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Legislative Update 2.7.2015


Governor Bruce Rauner delivered his State of the State speech to members of the General Assembly on February 4th.

State of the State
The Governor repeated much of his rhetoric from the campaign trail, blaming unions for the state’s ills and offering no real solutions for the state’s fiscal challenges.

Key points of Rauner’s speech related to education and working families were:

  • He wants to take away union power in the form of so-called "right-to-work" zones, falsely claiming they will make Illinois more competitive with neighboring states.

  • He wants to ban citizens from making political contributions through their union, claiming there is a “conflict of interest.” He did not comment on his new $20 million political action fund.

  • He wants to raise the minimum wage by only $2 dollars over the next seven years with workers compensation reforms attached.

  • He wants school choice in the form of vouchers and no caps on charter schools.

  • He wants to increase education funding but provided few details about how he would raise revenue without increasing property taxes.

Reactions to the speech were mixed. Many lawmakers did not agree with much of what Governor Rauner proposed, setting up an interesting dynamic for the upcoming session.
IFT President Dan Montgomery immediately issued a response to the Governor’s remarks:

“….So-called “right-to-work” or "employee empowerment" laws won’t make our state “competitive," and cutting the salaries and fundamental rights of hard-working Illinoisans isn’t “compassionate.”

News outlets have outlined the impact of right-to-work polices. From the News-Gazette:

“Since laws that hurt unions shift the balance of power from employees to owners, they tend to erode wages and lead to a more uneven distribution of the gains of economic growth," Moody's said. "Consequently, even if the impact of right-to-work laws is positive in the short run, it can diminish over time because of the downward pressure on incomes."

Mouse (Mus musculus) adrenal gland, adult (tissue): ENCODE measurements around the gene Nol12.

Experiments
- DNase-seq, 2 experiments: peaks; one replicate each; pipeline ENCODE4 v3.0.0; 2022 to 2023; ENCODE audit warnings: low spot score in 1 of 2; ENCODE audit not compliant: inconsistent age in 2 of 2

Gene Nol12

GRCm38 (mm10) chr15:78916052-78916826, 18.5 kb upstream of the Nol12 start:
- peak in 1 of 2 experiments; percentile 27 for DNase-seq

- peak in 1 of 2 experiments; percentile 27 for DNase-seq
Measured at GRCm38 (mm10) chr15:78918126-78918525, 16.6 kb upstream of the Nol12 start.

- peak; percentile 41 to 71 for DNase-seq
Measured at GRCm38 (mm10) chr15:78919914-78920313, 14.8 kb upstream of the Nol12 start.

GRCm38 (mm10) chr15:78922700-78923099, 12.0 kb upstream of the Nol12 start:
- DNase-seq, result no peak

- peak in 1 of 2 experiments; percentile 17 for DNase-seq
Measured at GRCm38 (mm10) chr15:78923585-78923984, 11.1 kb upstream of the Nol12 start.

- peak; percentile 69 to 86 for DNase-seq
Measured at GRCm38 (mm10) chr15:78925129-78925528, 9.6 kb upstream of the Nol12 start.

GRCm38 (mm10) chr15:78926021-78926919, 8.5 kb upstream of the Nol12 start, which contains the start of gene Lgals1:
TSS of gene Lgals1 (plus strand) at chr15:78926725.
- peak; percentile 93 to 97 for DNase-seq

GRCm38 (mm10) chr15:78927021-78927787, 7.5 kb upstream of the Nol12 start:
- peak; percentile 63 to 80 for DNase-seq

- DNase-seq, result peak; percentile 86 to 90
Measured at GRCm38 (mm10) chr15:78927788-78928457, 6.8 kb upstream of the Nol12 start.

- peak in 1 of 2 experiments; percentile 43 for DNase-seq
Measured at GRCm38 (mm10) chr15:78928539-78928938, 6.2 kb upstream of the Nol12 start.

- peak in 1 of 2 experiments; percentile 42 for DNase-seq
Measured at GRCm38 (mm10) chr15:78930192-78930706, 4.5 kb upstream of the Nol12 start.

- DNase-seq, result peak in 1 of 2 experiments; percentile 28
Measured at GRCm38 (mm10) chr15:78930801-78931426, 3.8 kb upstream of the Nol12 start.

Read more about Rauner;s attacks on working people here.

Legislative action
This week the Illinois Senate passed SB 11 to raise the state's minimum wage to $11 an hour by 2019. SB 11 would also allow Chicago to maintain its plan to raise the hourly minimum wage to $13 by 2019. The bill, which passed by an 35-18-1 vote, would bump up the minimum wage in Illinois to $9 an hour on July 1, increasing it 75 cents from the current $8.25 hourly wage. The legislation would also put a tax credit in place for companies with less than 50 employees. The House is expected to discuss the legislation later this spring.
IFT is closely monitoring many of the nearly 3,000 bills that have been filed to date.

Some key bills include:

  • HB 121 (Flowers) Calls for a school nurse pilot program in the Chicago Public Schools.

  • HB 152 (Willis) An initiative of the State Fire Marshal, requires each school building in a school district be equipped with approved carbon monoxide alarms.

  • HB 247 (Willis) Creates the offense of criminal street gang recruitment on school grounds.

  • HB 251 (Sosnowski) Would raise the threshold and require three-fourths of all bargaining unit members to vote to strike. This applies to all educational employees under the Illinois Educational Labor Relations Act (IELRA).

  • HB 403 (Franks) Eliminates the 50% tuition waiver for university faculty and staff. 

The Illinois Senate sent SB 273, an appropriations shell bill, to the House. While the purpose of this bill is uncertain, it is expected to be used for a potential supplemental appropriations bill for the childcare program. It may also provide additional legislative authorization for the Governor to manage the FY15 budget.

State Board of Education to meet next week
The State Board of Education is scheduled to meet on Wednesday, February 10 in Springfield. It will be the first meeting for newly appointed ISBE members Lula Ford, Craig Lindvahl, Roberta Parks, and Eligio Pimentel.

Lawmakers in both the House and Senate are out next week and will return February 17th. The Governor will give his budget address on February 18th.
Watch for the latest news from Springfield.




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